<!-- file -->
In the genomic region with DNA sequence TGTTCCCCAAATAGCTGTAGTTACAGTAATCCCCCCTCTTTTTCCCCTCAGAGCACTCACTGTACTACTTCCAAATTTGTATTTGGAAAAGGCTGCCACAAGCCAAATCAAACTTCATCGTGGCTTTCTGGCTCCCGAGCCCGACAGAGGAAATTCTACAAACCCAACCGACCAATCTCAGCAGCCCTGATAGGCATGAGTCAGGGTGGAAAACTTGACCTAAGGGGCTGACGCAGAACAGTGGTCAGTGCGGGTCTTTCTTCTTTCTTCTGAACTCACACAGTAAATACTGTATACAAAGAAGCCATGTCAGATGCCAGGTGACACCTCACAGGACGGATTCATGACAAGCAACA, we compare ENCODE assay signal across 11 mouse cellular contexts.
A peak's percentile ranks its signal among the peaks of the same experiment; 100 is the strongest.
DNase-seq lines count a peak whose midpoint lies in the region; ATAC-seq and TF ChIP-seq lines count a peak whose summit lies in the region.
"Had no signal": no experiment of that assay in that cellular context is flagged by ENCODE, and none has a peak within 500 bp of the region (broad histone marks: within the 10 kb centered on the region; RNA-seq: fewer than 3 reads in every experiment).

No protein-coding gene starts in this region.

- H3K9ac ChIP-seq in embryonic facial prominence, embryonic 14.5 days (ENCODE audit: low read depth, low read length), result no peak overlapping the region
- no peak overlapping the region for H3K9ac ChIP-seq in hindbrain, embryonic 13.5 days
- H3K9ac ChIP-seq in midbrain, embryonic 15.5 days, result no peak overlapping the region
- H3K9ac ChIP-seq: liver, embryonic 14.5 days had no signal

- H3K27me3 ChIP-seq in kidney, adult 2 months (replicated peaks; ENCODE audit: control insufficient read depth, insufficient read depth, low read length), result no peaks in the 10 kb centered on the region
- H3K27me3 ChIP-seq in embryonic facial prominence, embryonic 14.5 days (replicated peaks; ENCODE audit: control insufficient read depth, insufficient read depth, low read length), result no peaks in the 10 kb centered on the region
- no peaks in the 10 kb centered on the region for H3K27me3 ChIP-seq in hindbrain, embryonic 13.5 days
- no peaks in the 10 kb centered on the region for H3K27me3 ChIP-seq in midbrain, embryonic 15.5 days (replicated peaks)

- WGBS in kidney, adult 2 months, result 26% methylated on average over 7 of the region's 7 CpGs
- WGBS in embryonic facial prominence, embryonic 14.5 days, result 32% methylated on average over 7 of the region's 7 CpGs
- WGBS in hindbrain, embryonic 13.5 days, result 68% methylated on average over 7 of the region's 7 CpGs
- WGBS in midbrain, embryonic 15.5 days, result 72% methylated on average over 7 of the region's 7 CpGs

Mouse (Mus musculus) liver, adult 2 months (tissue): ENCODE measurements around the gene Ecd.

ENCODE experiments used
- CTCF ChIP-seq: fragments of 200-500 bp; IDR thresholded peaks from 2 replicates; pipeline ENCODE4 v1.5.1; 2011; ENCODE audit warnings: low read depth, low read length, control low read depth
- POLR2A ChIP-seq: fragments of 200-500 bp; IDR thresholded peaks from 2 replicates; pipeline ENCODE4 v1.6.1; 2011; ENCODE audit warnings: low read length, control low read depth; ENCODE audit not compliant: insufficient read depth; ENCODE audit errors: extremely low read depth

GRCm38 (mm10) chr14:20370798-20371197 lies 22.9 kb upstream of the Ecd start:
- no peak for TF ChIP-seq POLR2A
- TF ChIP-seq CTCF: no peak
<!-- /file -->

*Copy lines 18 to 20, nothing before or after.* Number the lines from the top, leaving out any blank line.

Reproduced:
Mouse (Mus musculus) liver, adult 2 months (tissue): ENCODE measurements around the gene Ecd.

ENCODE experiments used
- CTCF ChIP-seq: fragments of 200-500 bp; IDR thresholded peaks from 2 replicates; pipeline ENCODE4 v1.5.1; 2011; ENCODE audit warnings: low read depth, low read length, control low read depth